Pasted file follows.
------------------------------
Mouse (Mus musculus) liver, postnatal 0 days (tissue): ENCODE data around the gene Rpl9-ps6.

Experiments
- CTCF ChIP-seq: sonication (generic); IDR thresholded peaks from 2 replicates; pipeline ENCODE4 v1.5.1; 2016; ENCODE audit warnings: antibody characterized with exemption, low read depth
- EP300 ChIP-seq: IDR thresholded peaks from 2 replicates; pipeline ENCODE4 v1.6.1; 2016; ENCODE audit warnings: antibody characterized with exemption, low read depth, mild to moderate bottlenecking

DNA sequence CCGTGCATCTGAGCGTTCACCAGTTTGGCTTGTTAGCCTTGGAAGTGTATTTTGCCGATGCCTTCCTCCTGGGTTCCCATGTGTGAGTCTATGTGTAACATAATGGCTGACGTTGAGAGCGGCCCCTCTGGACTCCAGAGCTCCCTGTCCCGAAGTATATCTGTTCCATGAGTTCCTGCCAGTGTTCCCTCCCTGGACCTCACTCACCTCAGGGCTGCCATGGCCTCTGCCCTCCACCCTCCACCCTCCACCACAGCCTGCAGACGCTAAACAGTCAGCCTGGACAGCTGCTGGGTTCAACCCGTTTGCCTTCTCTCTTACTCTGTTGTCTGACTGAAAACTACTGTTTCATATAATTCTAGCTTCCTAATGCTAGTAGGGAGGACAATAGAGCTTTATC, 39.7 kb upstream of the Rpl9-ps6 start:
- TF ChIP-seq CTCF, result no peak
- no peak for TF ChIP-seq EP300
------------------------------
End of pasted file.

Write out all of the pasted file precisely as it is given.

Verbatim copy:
Mouse (Mus musculus) liver, postnatal 0 days (tissue): ENCODE data around the gene Rpl9-ps6.

Experiments
- CTCF ChIP-seq: sonication (generic); IDR thresholded peaks from 2 replicates; pipeline ENCODE4 v1.5.1; 2016; ENCODE audit warnings: antibody characterized with exemption, low read depth
- EP300 ChIP-seq: IDR thresholded peaks from 2 replicates; pipeline ENCODE4 v1.6.1; 2016; ENCODE audit warnings: antibody characterized with exemption, low read depth, mild to moderate bottlenecking

DNA sequence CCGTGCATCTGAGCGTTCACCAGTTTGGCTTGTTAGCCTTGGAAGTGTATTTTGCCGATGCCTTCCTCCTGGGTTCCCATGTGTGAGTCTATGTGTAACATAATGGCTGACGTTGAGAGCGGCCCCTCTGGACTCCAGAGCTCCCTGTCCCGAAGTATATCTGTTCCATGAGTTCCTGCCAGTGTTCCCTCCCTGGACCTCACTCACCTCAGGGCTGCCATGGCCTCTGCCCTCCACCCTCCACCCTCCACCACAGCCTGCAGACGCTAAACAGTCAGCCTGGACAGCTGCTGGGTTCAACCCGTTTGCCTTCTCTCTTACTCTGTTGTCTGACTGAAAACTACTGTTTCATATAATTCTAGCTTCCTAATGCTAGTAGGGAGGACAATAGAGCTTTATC, 39.7 kb upstream of the Rpl9-ps6 start:
- TF ChIP-seq CTCF, result no peak
- no peak for TF ChIP-seq EP300